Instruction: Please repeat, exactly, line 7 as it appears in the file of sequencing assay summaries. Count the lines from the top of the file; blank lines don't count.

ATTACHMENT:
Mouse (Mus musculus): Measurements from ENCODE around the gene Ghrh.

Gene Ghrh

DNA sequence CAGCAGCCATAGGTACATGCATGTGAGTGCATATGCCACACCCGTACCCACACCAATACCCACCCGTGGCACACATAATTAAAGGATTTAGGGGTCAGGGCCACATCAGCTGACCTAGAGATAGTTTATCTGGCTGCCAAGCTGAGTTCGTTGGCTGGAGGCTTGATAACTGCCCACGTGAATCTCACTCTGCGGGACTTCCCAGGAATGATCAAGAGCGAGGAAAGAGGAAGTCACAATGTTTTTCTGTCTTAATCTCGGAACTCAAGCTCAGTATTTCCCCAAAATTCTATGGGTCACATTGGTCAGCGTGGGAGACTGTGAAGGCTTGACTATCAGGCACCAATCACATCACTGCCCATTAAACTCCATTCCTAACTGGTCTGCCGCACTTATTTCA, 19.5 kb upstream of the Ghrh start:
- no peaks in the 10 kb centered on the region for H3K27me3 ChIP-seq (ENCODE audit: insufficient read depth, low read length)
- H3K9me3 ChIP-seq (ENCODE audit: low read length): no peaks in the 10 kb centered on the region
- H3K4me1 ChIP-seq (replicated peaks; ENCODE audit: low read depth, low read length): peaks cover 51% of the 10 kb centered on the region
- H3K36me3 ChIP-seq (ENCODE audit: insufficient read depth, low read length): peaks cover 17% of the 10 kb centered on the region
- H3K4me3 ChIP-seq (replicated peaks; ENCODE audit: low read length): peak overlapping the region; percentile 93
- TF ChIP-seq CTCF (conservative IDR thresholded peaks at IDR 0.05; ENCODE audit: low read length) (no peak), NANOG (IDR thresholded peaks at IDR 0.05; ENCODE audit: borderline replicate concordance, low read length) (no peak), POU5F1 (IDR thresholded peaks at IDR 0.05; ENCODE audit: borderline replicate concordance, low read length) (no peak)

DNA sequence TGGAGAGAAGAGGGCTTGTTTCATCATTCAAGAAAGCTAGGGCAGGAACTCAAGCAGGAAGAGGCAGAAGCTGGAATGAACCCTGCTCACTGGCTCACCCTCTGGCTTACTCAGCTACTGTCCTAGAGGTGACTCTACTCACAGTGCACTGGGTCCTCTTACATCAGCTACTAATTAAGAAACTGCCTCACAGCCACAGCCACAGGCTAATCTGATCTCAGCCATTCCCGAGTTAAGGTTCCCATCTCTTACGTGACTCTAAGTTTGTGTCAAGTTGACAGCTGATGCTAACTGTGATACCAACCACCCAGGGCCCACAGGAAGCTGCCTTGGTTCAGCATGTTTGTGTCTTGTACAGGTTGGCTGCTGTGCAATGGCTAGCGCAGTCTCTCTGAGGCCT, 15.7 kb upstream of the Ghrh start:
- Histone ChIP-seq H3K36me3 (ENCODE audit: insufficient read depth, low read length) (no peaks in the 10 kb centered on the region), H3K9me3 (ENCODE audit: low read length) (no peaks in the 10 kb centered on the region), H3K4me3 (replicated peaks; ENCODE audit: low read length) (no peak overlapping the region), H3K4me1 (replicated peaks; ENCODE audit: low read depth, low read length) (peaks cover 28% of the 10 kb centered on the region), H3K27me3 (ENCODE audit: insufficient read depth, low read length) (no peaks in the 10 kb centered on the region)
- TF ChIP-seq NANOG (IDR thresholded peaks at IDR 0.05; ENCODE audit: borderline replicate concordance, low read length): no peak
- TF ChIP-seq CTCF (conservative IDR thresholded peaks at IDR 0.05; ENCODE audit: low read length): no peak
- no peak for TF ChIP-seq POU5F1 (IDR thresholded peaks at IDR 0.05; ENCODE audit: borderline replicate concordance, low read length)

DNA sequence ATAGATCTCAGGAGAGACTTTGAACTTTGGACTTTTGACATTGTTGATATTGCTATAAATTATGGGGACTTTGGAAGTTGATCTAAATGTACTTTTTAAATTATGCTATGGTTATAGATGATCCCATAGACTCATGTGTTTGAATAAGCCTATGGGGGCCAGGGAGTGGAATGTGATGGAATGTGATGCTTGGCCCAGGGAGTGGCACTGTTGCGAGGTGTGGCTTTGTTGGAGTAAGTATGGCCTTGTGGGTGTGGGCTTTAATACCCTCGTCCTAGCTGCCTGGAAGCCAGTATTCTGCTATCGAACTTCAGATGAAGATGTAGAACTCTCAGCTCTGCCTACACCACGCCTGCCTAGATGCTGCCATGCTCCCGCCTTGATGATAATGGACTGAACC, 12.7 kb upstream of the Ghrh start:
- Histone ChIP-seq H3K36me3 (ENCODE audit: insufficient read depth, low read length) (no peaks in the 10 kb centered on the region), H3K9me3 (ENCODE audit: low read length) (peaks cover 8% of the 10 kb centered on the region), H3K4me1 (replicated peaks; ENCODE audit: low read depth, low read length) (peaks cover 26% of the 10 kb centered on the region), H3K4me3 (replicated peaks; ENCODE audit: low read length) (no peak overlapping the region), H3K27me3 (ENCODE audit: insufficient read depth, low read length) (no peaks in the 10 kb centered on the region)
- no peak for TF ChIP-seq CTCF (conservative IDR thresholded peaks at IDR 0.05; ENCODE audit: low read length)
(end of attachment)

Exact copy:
- H3K36me3 ChIP-seq (ENCODE audit: insufficient read depth, low read length): peaks cover 17% of the 10 kb centered on the region